How to Power Up Your Day With a Coffee Nap
Caffeine Is Not Always the Enemy of Sleep
Everyone knows it is best to avoid consuming caffeine too close to bedtime, so why would anyone consider combining coffee with a nap? Strange as it may seem, scientific evidence proves coffee napping works. It's just a matter of timing it right. The effect of the caffeine generally takes 20 minutes to kick-in. So as long have you have not been consuming caffeine prior to your intended nap time, and become overstimulated, a strong cup of coffee, taken just before napping, can be extremely beneficial because the caffeine will begin to act at the time your nap ends, allowing you to awake feeling more invigorated.
20 Minutes to Invigorate Your Day
Origin of the Coffee Nap
The coffee nap is based on research conducted at Loughborough University in Leicestershire, England. The researchers wanted to establish if a combination of caffeine and a short nap could help invigorate sleepy car drivers. Previous research had revealed a dose of caffeine, taken 15 minutes before a nap, initiated a 60-minute reprieve from sleepiness, and the researchers wanted to explore this further.
Twelve "sleepy individuals" took part in the study. The sleepiness was induced by a 120-minute monotonous trip in a car simulator. They were then given either 200mg of caffeine or a placebo and allowed a 30-minute break to take a nap. The resultant data showed the participants who took a caffeine nap woke up more refreshed and mentally alert than the ones who napped without caffeine.
How to Take a Coffee Nap
Although it is possible to take a coffee nap at any time, the most effective time to use the technique is up to a couple of hours after lunch because it helps banish mid-afternoon energy slumps. Anyone driving a car or other vehicle should find it relatively easy to find a place to park and take a nap, but people working in offices or factories etc may find they have to plan the time and place of their nap around their work environment.
1. Find a Good Place to Nap
The first thing to do is find a suitable location. It needs to be somewhere quiet where you will not be disturbed. Some people may find the simplest thing to do is pop out to their car and recline the seat, but it is possible to take a successful coffee nap by sitting on a chair and placing your head on your hands, at a desk or table.
2. Drink Some Coffee
The scientists at Loughborough University gave the test subjects a 200mg dose of caffeine, but some people may find they need a little more or slightly less. A 16-ounce cup of coffee generally provides around 200mg of caffeine, a 120-ounce Starbucks "tall" coffee should provide around 240-260mg of caffeine. If you don't like coffee you could use a caffeine tablet, like Pro-Plus, instead. Some brands of energy drink also contain enough caffeine, but energy drinks are rich in sugar, so they could deliver a rush of glucose that may make napping impossible. If you are using coffee you may want to cool it with some cold water because you will need to drink it quite fast.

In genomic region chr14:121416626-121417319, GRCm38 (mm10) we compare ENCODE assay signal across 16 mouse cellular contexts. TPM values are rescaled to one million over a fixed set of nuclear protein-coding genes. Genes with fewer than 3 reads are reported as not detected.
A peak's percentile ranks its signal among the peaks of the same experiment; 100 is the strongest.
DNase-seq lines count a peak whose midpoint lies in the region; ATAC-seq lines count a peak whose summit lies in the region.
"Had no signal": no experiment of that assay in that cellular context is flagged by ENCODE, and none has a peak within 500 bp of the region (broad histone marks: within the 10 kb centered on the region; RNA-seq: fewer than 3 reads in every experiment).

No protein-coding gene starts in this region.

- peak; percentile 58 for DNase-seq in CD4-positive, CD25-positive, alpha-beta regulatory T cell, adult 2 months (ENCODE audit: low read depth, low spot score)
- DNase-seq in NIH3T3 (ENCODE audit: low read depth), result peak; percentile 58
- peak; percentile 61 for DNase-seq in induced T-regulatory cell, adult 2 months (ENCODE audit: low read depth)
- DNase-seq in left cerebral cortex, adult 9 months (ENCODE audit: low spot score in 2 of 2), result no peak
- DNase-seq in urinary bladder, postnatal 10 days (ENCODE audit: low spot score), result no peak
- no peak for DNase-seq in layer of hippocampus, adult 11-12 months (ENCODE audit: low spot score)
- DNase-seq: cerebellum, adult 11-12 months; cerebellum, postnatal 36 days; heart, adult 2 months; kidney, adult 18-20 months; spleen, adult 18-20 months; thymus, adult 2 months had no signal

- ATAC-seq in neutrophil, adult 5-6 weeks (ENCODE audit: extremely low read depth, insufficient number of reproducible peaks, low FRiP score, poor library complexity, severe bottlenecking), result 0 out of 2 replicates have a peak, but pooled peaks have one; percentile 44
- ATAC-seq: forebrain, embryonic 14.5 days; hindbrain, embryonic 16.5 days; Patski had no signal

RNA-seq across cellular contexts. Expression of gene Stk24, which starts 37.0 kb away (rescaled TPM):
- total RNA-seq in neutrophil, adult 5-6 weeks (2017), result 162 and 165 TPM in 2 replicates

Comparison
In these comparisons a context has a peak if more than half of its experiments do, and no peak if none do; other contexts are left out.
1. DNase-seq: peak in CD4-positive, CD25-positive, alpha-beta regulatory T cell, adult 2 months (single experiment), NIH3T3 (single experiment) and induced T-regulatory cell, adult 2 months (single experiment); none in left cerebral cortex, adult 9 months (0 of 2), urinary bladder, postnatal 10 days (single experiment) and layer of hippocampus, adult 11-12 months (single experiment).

3. Set Your Alarm
You will need to set an alarm to go off in 15 to 20 minutes time. This is important because if you are at work your employer will not be impressed to find you (over) sleeping on the job. Even if you are taking a coffee nap at home, setting an alarm is still a very important third step. If the nap continues for too long you may drift into slow-wave sleep and will likely feel groggy when you wake up.
4. Get Your Head Down
You've found a good place, had your coffee and set the alarm. Now all you need to do is get your head down and start counting a few sheep.
Although research shows taking a coffee nap can be a good way of avoiding a mid-afternoon energy slump, the technique may not be suitable for everyone. People who regularly consume coffee or other sources of caffeine throughout the morning may find they are so loaded with caffeine they are unable to sleep. People who are overly sensitive to caffeine may also find a coffee nap is not for them. Still others may be confined to work environments that do not provide a suitable location.
However, for those who can use the technique, a coffee nap offers a lot of value and, in the case of car drivers etc, it may even have the potential to save lives. Statistics gathered by the National Highway Traffic Safety Administration estimate 100,000, police-reported crashes per year are caused by driver fatigue. This results in an estimated 1,550 deaths. The best thing to do is avoid getting behind the wheel if you are tired, but if coffee nap provides you with the extra invigoration you need, then it's a good way to go.